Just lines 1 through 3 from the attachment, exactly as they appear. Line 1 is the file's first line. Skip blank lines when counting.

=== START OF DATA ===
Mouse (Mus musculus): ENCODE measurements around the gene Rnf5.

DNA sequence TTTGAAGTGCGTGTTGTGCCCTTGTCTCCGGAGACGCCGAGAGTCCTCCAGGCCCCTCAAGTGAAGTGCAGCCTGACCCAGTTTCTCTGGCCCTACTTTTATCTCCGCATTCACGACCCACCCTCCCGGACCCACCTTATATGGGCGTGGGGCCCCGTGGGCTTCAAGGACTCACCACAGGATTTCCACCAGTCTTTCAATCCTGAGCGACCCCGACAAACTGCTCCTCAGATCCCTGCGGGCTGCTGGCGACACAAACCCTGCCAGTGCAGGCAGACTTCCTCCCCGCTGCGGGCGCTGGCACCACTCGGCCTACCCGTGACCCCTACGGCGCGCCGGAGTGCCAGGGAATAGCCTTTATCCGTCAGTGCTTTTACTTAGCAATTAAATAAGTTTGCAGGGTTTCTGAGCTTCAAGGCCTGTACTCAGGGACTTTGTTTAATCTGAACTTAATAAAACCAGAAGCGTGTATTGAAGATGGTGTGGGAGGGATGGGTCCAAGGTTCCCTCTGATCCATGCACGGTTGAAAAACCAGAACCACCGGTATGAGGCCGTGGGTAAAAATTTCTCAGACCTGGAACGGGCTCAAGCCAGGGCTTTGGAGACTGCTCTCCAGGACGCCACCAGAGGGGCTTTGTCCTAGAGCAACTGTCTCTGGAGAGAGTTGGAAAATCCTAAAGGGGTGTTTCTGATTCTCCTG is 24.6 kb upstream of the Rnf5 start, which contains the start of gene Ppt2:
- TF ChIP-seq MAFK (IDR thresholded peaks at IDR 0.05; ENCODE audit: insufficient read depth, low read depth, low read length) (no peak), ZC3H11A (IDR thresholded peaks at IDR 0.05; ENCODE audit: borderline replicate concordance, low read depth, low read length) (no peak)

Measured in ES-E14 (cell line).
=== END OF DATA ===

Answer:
Mouse (Mus musculus): ENCODE measurements around the gene Rnf5.

DNA sequence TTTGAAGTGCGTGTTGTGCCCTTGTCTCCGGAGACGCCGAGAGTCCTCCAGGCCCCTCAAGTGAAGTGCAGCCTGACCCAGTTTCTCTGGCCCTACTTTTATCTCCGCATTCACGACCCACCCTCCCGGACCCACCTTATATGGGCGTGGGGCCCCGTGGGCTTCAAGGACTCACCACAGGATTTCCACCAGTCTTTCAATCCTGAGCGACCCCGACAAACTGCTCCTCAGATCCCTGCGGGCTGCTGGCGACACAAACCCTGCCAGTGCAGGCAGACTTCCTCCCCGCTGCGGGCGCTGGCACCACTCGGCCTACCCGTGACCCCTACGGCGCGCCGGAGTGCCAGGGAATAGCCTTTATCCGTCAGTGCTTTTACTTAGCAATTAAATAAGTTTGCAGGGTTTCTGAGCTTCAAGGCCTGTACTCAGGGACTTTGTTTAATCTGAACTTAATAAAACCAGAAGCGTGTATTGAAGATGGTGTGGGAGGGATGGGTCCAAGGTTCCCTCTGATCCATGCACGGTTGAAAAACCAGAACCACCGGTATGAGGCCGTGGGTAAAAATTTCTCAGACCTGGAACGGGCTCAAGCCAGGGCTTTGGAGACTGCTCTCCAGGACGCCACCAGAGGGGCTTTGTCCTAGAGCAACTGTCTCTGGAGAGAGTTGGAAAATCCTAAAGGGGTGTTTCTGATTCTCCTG is 24.6 kb upstream of the Rnf5 start, which contains the start of gene Ppt2:
- TF ChIP-seq MAFK (IDR thresholded peaks at IDR 0.05; ENCODE audit: insufficient read depth, low read depth, low read length) (no peak), ZC3H11A (IDR thresholded peaks at IDR 0.05; ENCODE audit: borderline replicate concordance, low read depth, low read length) (no peak)